Monday, 12 March 2012

bungalow or single storey dwelling?

I was looking for a photo of a cruck frame (a particular type of truss where the timbers are curved) for a client and came across these. The project was actually featured on the BBC1 show 'To Build or Not to Build' and the owners, who designed and self built most of this house, kindly sent us some photos taken just as they were moving out - to build another!
I hadn't really absorbed the fact that the house was actually a 'bungalow' until I revisited the images - I think the low ridge was a planning requirement (as the house replaced an old bungalow).
The owners have cleverly designed a house that looks 'low' from the outside but vast and lofty internally. Many of the features/details/finishes are not typical 'Border Oak' but it is always good to see how different the projects can be.

Now my family like to tease me about my snobbery - embarrassingly I have been known to describe the location of my home city (hereford) as 'just north of Cheltenham', and I would think nothing of driving a 10 mile round trip to find organic milk - which leads me to the question...........is this house a bungalow or a single storey dwelling?

from the rear elevation you can see that there are rooms in the roof space - there are roof lights rather than dormer windows so that the planners were happy it was a 'like for like' replacement.


Most of the rooms have double door openings - which enhances the feeling of space and allows the rooms to flow - great for parties!


And two feature spaces have vaulted ceilings with 'cruck' frames and glazed gable ends - to make the best use of the plot and turn a planning 'restriction' into an asset.



There are two staircases in the house - and both have glass balustrades. Personally I am not sure about the glass - some times I like it some times I worry it might be a passing fad (what do you think?). And the small cupboard under the stair is probably only useful for people under 2 ft 6?


A reclaimed art deco fire surround under the other cruck frame.........I think I would have chosen something a bit less ornate (maybe stone) or alternative a modern interpretation. But I do love the height of the room and the light flooding in from a wall of glass just out of shot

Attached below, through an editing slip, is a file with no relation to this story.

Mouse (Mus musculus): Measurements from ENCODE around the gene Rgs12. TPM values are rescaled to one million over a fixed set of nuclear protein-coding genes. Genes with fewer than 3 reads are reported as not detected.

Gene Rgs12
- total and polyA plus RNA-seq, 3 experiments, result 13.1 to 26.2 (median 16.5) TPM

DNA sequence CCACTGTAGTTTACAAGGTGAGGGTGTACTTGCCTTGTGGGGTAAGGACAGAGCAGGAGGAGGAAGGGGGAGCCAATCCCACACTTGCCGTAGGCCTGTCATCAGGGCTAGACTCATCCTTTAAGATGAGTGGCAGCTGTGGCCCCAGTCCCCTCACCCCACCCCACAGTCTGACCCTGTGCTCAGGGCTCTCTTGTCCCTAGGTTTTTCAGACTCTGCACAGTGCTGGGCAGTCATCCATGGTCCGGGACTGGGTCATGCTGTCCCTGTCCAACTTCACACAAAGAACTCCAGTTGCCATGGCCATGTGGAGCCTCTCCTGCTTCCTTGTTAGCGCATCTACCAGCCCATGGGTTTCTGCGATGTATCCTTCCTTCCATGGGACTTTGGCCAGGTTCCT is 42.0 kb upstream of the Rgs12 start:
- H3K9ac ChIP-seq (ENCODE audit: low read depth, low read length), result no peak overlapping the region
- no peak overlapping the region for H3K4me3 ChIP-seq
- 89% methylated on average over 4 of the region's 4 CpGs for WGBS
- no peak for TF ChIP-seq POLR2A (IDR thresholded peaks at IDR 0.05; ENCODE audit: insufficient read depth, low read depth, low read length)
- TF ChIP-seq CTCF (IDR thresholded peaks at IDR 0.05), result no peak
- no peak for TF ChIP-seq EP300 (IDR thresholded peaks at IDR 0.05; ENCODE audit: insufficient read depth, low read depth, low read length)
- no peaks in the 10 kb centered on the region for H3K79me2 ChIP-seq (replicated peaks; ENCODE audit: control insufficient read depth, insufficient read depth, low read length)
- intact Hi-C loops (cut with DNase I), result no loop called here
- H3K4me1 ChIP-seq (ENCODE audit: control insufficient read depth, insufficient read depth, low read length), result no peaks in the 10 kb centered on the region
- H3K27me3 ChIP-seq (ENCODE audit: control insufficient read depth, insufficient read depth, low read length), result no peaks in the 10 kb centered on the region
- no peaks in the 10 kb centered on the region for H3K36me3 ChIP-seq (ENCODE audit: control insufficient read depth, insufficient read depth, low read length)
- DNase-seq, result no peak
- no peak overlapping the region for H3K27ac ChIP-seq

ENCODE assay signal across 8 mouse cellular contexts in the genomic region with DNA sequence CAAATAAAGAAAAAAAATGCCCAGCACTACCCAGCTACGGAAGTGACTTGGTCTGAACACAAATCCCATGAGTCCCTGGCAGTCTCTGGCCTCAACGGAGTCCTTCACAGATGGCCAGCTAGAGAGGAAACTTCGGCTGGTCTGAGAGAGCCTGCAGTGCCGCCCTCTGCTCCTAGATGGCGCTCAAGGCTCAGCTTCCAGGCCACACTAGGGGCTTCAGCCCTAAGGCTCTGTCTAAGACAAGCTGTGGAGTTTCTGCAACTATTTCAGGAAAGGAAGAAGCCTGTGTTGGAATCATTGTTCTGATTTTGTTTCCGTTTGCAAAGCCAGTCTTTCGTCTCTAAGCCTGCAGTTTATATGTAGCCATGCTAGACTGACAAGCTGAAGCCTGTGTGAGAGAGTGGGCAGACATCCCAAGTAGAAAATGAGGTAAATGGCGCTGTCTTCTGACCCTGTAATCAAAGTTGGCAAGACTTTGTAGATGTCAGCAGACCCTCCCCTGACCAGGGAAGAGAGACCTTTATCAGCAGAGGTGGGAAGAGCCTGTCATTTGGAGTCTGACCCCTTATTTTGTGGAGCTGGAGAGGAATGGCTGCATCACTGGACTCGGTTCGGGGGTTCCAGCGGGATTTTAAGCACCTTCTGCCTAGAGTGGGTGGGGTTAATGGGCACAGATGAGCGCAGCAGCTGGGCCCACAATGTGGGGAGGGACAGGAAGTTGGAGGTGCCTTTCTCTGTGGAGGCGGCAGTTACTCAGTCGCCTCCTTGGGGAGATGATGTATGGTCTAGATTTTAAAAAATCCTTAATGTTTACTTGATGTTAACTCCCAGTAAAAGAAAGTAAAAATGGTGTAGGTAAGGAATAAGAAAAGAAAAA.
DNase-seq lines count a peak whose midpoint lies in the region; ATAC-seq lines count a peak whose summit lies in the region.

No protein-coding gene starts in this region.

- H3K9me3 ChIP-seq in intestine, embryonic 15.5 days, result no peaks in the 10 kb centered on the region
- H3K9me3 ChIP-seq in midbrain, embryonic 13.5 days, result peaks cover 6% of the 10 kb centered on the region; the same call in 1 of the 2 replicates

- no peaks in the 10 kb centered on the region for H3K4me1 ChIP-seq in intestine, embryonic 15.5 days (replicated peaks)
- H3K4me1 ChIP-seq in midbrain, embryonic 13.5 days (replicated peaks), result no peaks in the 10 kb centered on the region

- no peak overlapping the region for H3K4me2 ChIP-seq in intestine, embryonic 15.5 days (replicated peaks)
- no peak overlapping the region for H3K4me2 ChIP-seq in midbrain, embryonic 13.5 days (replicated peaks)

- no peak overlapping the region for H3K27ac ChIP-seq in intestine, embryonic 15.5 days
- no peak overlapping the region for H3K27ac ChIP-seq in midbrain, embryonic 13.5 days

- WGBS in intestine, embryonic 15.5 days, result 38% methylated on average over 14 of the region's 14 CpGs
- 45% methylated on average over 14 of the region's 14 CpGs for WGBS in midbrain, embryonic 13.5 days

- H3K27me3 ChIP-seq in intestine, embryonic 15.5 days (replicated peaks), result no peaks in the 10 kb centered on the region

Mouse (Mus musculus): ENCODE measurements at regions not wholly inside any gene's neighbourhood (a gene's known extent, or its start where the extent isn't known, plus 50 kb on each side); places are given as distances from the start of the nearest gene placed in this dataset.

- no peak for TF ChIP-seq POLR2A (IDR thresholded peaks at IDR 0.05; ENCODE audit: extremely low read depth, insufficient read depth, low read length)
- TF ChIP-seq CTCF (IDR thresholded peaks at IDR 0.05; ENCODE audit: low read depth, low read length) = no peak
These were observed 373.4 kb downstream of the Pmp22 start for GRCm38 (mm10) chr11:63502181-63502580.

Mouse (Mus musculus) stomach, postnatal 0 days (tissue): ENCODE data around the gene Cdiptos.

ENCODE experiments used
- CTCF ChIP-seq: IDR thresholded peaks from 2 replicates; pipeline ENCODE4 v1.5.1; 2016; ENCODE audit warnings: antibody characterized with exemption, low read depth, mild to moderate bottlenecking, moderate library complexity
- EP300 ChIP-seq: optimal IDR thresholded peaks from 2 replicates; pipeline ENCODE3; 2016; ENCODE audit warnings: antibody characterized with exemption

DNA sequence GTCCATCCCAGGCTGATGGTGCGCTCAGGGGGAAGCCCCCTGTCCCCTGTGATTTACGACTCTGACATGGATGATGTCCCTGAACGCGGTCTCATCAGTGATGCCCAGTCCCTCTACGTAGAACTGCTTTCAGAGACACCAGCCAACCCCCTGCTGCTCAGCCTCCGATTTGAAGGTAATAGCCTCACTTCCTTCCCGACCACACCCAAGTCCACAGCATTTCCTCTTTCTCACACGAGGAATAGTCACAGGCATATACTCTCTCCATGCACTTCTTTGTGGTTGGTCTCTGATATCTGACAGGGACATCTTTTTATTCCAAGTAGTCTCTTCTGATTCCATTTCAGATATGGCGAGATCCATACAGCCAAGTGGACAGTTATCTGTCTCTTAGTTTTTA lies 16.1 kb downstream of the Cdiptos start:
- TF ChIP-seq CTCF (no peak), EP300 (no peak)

And from the front, a single storey dwelling complete with Border Oak porch.


p.s I will try to think of more examples of my snobbery to amuse you all.

4 comments:

  1. Merry this is a brilliant post! I am always disparaging bungalows but this really illustrates how a timber frame can make any dwelling simply stunning!!!!! So often you see plots of land for sale with the proviso that it has to be single story and I wonder how many potential buyers would still turn away if they thought that this could be the answer? More examples please!!! Warmest of wishes - Glenda

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  2. Love the vaulted ceilings - SO much space and air. You're right about the small cupboard under the stairs though - I'd probably just keep kicking the shoes from the hallway in there to make everything 'tidy'!

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  3. 'Merry', you don't often see that name, but I grew up with a younger sister whose Sunday name was Merilyn and of course she was known as Merry. I'm sad to admit it was shortened to Megs in later years.
    I've got a hanker for a Border Oak true bungalow, not a dormer variety which aren't really bungalows at all and should be called something else, but there's so little inspiration about.

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